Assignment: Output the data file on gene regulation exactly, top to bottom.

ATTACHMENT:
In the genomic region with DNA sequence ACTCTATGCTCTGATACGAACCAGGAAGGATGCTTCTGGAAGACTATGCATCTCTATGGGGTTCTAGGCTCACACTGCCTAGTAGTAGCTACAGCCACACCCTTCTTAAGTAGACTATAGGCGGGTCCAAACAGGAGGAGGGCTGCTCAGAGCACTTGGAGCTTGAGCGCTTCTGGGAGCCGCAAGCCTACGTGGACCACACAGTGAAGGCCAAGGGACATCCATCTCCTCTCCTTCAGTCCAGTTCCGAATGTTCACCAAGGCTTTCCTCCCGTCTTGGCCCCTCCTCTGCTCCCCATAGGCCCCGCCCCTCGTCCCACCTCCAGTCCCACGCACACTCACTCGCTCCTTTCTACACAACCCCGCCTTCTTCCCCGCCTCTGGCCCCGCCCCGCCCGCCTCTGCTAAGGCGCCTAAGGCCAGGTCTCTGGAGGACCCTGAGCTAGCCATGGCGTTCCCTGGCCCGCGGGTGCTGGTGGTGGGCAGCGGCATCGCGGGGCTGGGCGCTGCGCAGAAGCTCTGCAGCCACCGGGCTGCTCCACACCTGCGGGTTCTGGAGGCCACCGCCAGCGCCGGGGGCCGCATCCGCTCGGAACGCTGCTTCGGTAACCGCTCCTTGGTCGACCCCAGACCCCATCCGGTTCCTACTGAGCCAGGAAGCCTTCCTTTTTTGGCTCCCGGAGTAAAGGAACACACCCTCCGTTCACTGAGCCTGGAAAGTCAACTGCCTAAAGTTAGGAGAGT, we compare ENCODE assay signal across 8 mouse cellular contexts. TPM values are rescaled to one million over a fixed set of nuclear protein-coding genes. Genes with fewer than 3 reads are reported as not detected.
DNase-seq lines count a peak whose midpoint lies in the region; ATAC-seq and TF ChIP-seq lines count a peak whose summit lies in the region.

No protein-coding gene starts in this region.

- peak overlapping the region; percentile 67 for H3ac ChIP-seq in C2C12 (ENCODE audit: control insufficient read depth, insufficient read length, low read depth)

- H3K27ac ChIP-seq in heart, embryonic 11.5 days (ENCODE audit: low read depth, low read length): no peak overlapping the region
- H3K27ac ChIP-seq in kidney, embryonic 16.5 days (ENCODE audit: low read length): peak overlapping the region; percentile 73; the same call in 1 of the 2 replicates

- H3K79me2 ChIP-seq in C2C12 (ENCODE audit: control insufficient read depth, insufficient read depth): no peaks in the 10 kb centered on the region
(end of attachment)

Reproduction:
In the genomic region with DNA sequence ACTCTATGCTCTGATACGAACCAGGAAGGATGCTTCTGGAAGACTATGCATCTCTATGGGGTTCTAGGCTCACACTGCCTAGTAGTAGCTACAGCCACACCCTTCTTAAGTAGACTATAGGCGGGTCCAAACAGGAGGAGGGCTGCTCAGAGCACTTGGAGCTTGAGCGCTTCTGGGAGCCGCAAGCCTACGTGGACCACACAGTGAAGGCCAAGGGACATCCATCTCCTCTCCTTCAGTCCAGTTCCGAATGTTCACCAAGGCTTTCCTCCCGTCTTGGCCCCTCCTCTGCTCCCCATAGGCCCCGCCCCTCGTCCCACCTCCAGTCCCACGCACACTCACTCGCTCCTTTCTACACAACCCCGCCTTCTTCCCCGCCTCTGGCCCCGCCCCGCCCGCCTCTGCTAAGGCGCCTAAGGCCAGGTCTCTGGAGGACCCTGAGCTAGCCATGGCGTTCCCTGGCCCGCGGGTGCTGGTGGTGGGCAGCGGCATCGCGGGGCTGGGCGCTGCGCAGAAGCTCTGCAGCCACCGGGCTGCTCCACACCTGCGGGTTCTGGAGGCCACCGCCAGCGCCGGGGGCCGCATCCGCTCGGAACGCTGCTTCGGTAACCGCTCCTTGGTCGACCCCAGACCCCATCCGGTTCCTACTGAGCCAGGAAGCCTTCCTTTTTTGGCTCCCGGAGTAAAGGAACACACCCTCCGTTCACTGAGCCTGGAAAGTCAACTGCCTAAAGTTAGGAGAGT, we compare ENCODE assay signal across 8 mouse cellular contexts. TPM values are rescaled to one million over a fixed set of nuclear protein-coding genes. Genes with fewer than 3 reads are reported as not detected.
DNase-seq lines count a peak whose midpoint lies in the region; ATAC-seq and TF ChIP-seq lines count a peak whose summit lies in the region.

No protein-coding gene starts in this region.

- peak overlapping the region; percentile 67 for H3ac ChIP-seq in C2C12 (ENCODE audit: control insufficient read depth, insufficient read length, low read depth)

- H3K27ac ChIP-seq in heart, embryonic 11.5 days (ENCODE audit: low read depth, low read length): no peak overlapping the region
- H3K27ac ChIP-seq in kidney, embryonic 16.5 days (ENCODE audit: low read length): peak overlapping the region; percentile 73; the same call in 1 of the 2 replicates

- H3K79me2 ChIP-seq in C2C12 (ENCODE audit: control insufficient read depth, insufficient read depth): no peaks in the 10 kb centered on the region